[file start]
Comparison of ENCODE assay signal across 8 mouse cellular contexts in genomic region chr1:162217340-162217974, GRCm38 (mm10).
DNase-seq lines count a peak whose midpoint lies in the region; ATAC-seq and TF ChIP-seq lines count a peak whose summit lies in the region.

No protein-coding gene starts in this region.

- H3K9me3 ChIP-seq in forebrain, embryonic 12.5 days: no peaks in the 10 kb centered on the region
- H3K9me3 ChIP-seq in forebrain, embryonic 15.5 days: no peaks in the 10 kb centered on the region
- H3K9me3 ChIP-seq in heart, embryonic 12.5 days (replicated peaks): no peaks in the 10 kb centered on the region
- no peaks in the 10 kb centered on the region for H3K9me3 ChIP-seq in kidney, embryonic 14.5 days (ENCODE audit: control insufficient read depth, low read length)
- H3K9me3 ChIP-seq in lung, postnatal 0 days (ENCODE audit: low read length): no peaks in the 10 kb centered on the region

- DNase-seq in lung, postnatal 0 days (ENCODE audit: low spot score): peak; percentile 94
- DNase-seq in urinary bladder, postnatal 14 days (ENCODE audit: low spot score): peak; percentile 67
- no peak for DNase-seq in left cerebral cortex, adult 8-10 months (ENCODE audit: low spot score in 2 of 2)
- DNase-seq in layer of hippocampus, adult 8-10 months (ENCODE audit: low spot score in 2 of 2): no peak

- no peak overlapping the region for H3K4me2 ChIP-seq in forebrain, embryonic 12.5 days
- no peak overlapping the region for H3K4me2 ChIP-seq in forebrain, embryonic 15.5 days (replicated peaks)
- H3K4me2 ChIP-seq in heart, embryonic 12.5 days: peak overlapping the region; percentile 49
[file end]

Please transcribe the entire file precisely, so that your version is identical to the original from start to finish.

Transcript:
Comparison of ENCODE assay signal across 8 mouse cellular contexts in genomic region chr1:162217340-162217974, GRCm38 (mm10).
DNase-seq lines count a peak whose midpoint lies in the region; ATAC-seq and TF ChIP-seq lines count a peak whose summit lies in the region.

No protein-coding gene starts in this region.

- H3K9me3 ChIP-seq in forebrain, embryonic 12.5 days: no peaks in the 10 kb centered on the region
- H3K9me3 ChIP-seq in forebrain, embryonic 15.5 days: no peaks in the 10 kb centered on the region
- H3K9me3 ChIP-seq in heart, embryonic 12.5 days (replicated peaks): no peaks in the 10 kb centered on the region
- no peaks in the 10 kb centered on the region for H3K9me3 ChIP-seq in kidney, embryonic 14.5 days (ENCODE audit: control insufficient read depth, low read length)
- H3K9me3 ChIP-seq in lung, postnatal 0 days (ENCODE audit: low read length): no peaks in the 10 kb centered on the region

- DNase-seq in lung, postnatal 0 days (ENCODE audit: low spot score): peak; percentile 94
- DNase-seq in urinary bladder, postnatal 14 days (ENCODE audit: low spot score): peak; percentile 67
- no peak for DNase-seq in left cerebral cortex, adult 8-10 months (ENCODE audit: low spot score in 2 of 2)
- DNase-seq in layer of hippocampus, adult 8-10 months (ENCODE audit: low spot score in 2 of 2): no peak

- no peak overlapping the region for H3K4me2 ChIP-seq in forebrain, embryonic 12.5 days
- no peak overlapping the region for H3K4me2 ChIP-seq in forebrain, embryonic 15.5 days (replicated peaks)
- H3K4me2 ChIP-seq in heart, embryonic 12.5 days: peak overlapping the region; percentile 49